What's next? Now that the first three rounds are in the books, the Bengals turn their focus to Rounds 4-7 on Saturday, when they attempt to continue bolstering the back end of their roster. Minutes after the draft ends, they hope to create even more depth by signing undrafted free agents. Last year, Cincinnati followed up its two third-round picks with a pair of Round-4 selections. Josh Shaw, Marcus Hardison, C.J. Uzomah, Derron Smith and Mario Alford were the Bengals' Day 3 draft adds.
Right after Thursday night's run on receivers that occurred just before the Cincinnati Bengals made their first-round selection, there were legitimate concerns about whether the team would be able to land a player at that position who could contribute fairly quickly. Those fears were put to rest late in the second round Friday, when the Bengals secured a prolific playmaker in Tyler Boyd. The former Pitt standout finished his college career as the school's record holder in receptions (254) and yards (3,361).
My take: The Bengals continue to quietly hit home runs in this draft. Are we really surprised, though? After all, this is the same team that caught the league off guard last year with back-to-back picks of offensive tackles in Rounds 1 and 2, then ended up giving both players legitimate playing time at the end of their rookie seasons. As quickly as Cedric Ogbuehi and Jake Fisher panned out, the Bengals are hoping Boyd will do the same now that he's in stripes. Yes, it would have been nice if the Bengals could have gotten a receiver in the first round, but this was perhaps the best alternative.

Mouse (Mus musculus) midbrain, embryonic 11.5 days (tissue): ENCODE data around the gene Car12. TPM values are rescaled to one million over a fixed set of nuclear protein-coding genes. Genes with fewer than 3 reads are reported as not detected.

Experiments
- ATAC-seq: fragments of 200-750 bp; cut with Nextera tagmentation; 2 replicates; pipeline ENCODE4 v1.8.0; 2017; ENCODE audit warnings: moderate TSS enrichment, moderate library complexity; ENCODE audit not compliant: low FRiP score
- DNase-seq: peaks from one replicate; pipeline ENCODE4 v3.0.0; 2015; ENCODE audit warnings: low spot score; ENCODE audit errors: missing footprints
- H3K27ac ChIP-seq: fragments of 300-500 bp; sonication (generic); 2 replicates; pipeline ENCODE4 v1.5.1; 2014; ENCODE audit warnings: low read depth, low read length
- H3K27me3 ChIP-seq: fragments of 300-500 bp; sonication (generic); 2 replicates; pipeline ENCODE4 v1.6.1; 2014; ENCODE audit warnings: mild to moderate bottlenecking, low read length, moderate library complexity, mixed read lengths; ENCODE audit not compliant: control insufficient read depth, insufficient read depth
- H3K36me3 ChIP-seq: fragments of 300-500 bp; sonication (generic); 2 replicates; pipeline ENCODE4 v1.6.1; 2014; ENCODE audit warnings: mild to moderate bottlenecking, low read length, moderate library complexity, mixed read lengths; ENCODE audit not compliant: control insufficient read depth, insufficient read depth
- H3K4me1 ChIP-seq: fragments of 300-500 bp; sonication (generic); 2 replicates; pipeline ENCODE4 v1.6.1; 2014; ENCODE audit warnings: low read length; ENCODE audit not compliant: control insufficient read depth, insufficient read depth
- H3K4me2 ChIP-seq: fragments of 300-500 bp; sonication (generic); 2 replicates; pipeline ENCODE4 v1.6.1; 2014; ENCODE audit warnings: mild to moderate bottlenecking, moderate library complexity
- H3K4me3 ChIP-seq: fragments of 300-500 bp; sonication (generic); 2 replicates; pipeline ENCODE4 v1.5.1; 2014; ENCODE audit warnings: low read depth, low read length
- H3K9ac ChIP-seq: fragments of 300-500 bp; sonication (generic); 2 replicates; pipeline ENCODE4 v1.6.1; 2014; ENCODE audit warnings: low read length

Sanu Part 2: One of Boyd's most valued traits is his versatility. If you'll recall, after Marvin Jones and Mohamed Sanu left in free agency, "versatility" was the buzzword around the Bengals. That was specifically the case after Sanu's departure because he was Cincinnati's Swiss Army knife on offense the past four seasons. That's very much the role Boyd played at Pitt. There, he ran the ball off jet sweeps, lined up in the backfield at times, played in the slot, threw on a rare occasion, and made plays as an outside receiver. While the Bengals will want Boyd to catch passes as a traditional receiver, don't be surprised if he helps their offense showcase a few of the wrinkles that made it so unique in recent seasons.
Terrible Towel waver: Not only did Boyd play at Pitt, but he's from western Pennsylvania, meaning he grew up a Steelers fan. On a conference call with Bengals media, he admitted to having pictures in his home of him as a kid in a Hines Ward jersey. Naturally, that won't go over big in Cincinnati, but he promised to sacrifice himself for the team that drafted him. He knows he's a Bengal now, and he's proud of that. The Terrible Towel is being buried for now.
What's next? Immediately on the Bengals' horizon will be one final Friday night pick in Round 3. Once they make that pick, the Bengals will turn to Rounds 4-7 on Saturday, when they will focus on bolstering the back end of their roster. Minutes after the draft ends, they hope to create even more depth by signing undrafted free agents. Last year, Cincinnati followed up its two third-round picks with a pair of Round 4 selections. Josh Shaw, Marcus Hardison, C.J. Uzomah, Derron Smith and Mario Alford were their Day 3 draft adds.